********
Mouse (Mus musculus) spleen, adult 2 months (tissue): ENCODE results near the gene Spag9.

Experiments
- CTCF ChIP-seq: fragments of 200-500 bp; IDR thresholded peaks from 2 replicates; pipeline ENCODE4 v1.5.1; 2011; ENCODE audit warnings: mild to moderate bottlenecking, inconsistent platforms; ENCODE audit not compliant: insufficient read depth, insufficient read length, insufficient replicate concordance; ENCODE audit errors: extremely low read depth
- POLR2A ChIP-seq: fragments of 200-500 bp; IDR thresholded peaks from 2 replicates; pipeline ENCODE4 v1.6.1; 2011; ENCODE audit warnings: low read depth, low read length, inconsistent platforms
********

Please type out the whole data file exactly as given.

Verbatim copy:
Mouse (Mus musculus) spleen, adult 2 months (tissue): ENCODE results near the gene Spag9.

Experiments
- CTCF ChIP-seq: fragments of 200-500 bp; IDR thresholded peaks from 2 replicates; pipeline ENCODE4 v1.5.1; 2011; ENCODE audit warnings: mild to moderate bottlenecking, inconsistent platforms; ENCODE audit not compliant: insufficient read depth, insufficient read length, insufficient replicate concordance; ENCODE audit errors: extremely low read depth
- POLR2A ChIP-seq: fragments of 200-500 bp; IDR thresholded peaks from 2 replicates; pipeline ENCODE4 v1.6.1; 2011; ENCODE audit warnings: low read depth, low read length, inconsistent platforms